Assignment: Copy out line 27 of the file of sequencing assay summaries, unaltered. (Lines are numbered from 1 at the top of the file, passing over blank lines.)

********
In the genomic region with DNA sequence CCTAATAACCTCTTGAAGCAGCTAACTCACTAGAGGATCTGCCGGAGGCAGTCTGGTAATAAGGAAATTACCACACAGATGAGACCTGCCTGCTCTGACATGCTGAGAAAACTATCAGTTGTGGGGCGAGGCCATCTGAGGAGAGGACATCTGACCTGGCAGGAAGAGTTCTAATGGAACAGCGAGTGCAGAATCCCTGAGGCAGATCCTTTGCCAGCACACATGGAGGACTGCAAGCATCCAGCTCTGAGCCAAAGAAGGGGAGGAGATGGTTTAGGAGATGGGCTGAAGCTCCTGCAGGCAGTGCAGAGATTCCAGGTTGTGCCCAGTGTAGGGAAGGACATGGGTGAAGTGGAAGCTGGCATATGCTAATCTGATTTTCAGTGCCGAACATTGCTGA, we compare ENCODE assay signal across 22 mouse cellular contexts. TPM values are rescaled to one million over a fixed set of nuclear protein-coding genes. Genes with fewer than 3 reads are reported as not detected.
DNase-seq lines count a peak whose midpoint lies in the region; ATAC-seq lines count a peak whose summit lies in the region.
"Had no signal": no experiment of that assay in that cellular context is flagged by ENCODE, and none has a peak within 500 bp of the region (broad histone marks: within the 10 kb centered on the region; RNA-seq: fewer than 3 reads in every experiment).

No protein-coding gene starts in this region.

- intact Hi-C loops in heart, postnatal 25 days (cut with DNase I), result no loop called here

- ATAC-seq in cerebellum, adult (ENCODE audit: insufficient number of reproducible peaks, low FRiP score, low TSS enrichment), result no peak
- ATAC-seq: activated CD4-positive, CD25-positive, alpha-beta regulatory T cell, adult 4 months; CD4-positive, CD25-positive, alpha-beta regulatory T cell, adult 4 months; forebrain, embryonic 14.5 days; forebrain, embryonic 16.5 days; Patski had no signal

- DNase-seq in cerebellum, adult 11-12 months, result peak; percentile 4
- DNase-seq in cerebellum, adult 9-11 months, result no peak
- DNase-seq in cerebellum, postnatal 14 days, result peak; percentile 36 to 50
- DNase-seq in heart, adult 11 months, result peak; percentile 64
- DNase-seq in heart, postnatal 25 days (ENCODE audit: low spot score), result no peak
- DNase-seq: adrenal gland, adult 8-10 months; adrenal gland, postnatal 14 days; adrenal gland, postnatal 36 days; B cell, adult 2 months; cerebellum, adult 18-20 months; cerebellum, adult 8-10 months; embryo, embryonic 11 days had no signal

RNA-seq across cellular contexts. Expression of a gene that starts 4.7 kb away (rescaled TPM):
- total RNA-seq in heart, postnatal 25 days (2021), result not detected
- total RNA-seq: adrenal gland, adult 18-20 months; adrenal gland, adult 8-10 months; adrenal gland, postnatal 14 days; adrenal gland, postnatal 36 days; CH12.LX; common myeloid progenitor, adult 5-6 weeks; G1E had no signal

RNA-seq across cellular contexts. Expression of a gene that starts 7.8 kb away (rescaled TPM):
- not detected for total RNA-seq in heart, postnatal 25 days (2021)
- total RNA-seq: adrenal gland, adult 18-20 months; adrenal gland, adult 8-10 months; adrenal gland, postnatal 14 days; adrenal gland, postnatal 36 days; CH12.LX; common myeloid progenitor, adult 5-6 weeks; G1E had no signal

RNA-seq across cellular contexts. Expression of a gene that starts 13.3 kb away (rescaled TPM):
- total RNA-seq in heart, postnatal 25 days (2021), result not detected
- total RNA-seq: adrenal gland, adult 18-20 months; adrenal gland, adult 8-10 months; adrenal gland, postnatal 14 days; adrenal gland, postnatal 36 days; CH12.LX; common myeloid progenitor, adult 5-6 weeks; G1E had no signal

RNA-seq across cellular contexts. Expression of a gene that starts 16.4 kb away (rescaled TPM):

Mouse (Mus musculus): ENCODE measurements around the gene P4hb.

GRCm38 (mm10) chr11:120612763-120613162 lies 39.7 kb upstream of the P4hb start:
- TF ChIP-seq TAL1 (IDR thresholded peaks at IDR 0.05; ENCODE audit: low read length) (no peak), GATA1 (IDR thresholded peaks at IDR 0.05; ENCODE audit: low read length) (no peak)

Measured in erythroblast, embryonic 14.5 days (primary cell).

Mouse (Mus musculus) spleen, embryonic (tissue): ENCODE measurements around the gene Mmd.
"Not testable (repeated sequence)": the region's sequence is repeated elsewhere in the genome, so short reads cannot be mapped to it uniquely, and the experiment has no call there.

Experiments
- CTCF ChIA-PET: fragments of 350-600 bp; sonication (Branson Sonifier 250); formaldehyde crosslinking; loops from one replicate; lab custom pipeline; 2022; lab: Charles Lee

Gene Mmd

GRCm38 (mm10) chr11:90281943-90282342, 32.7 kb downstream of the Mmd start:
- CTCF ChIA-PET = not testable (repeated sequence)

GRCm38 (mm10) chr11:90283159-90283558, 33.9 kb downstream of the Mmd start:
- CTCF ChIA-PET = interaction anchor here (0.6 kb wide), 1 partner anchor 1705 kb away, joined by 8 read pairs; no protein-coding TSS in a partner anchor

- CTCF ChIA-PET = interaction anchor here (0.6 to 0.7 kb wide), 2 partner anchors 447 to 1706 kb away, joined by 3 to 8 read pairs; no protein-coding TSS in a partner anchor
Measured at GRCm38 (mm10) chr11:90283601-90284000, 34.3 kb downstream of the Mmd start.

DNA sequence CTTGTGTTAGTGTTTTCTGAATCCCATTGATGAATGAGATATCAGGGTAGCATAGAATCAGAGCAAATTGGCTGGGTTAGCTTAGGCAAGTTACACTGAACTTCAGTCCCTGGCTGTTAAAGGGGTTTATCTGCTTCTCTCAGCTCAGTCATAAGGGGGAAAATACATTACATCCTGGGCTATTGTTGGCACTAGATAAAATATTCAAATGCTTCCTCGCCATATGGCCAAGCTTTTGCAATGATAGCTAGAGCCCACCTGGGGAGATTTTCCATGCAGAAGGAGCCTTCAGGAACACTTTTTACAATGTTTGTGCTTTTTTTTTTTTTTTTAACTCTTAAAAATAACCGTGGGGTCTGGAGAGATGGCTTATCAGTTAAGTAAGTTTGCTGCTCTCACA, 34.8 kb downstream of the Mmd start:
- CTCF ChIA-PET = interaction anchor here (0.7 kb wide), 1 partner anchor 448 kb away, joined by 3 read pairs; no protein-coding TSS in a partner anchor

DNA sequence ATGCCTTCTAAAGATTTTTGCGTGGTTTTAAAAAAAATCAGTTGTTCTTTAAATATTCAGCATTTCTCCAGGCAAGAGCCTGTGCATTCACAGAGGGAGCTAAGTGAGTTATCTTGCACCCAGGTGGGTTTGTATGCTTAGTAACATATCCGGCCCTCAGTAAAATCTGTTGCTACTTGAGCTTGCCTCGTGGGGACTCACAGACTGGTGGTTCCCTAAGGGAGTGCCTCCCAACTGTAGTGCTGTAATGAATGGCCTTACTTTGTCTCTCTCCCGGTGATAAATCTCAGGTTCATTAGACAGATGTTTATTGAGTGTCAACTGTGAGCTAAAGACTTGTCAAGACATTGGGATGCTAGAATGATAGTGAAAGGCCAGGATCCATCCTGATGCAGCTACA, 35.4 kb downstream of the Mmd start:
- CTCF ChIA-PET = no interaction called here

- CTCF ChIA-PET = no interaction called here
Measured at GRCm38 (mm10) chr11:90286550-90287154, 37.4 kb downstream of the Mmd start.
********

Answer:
Measured in erythroblast, embryonic 14.5 days (primary cell).